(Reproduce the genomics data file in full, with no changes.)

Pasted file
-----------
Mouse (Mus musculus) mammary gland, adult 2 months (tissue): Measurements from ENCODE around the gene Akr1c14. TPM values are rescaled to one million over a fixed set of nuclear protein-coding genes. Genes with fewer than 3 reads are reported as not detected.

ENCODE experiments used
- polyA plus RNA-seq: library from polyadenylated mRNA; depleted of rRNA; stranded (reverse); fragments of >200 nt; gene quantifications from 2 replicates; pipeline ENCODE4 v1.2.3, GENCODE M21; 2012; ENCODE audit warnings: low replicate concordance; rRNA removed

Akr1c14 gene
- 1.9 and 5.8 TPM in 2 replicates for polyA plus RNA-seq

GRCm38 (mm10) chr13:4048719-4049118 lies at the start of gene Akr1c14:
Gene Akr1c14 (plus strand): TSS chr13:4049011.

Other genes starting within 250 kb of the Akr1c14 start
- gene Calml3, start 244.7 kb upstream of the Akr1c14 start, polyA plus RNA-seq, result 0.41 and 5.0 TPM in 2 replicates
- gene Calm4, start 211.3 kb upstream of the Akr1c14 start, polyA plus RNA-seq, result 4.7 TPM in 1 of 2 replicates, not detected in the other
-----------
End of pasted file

Mouse (Mus musculus) mammary gland, adult 2 months (tissue): Measurements from ENCODE around the gene Akr1c14. TPM values are rescaled to one million over a fixed set of nuclear protein-coding genes. Genes with fewer than 3 reads are reported as not detected.

ENCODE experiments used
- polyA plus RNA-seq: library from polyadenylated mRNA; depleted of rRNA; stranded (reverse); fragments of >200 nt; gene quantifications from 2 replicates; pipeline ENCODE4 v1.2.3, GENCODE M21; 2012; ENCODE audit warnings: low replicate concordance; rRNA removed

Akr1c14 gene
- 1.9 and 5.8 TPM in 2 replicates for polyA plus RNA-seq

GRCm38 (mm10) chr13:4048719-4049118 lies at the start of gene Akr1c14:
Gene Akr1c14 (plus strand): TSS chr13:4049011.

Other genes starting within 250 kb of the Akr1c14 start
- gene Calml3, start 244.7 kb upstream of the Akr1c14 start, polyA plus RNA-seq, result 0.41 and 5.0 TPM in 2 replicates
- gene Calm4, start 211.3 kb upstream of the Akr1c14 start, polyA plus RNA-seq, result 4.7 TPM in 1 of 2 replicates, not detected in the other